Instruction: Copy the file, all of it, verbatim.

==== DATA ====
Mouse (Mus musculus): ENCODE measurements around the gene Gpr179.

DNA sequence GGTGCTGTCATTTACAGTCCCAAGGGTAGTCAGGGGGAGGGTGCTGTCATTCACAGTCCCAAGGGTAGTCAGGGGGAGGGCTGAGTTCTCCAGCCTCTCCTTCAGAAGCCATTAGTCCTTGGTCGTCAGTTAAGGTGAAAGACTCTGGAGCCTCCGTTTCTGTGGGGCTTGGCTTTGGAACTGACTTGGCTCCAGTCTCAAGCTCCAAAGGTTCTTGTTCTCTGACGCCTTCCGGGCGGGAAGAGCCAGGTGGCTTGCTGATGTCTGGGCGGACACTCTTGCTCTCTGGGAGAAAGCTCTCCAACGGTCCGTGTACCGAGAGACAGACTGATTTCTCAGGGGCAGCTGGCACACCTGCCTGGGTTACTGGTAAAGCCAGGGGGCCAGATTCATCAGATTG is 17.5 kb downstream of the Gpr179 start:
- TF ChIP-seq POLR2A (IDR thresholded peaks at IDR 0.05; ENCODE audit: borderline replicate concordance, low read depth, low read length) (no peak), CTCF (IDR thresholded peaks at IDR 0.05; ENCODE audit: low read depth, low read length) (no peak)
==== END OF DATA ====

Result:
Mouse (Mus musculus): ENCODE measurements around the gene Gpr179.

DNA sequence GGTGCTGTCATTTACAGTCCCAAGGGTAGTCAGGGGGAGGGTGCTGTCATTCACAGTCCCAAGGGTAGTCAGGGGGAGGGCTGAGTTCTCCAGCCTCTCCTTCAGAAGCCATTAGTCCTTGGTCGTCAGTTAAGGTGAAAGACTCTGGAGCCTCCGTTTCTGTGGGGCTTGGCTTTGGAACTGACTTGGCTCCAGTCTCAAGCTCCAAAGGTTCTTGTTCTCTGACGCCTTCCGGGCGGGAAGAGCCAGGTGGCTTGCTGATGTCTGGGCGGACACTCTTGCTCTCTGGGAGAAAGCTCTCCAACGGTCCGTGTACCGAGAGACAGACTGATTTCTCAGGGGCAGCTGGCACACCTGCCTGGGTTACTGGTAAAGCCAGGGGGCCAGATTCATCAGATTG is 17.5 kb downstream of the Gpr179 start:
- TF ChIP-seq POLR2A (IDR thresholded peaks at IDR 0.05; ENCODE audit: borderline replicate concordance, low read depth, low read length) (no peak), CTCF (IDR thresholded peaks at IDR 0.05; ENCODE audit: low read depth, low read length) (no peak)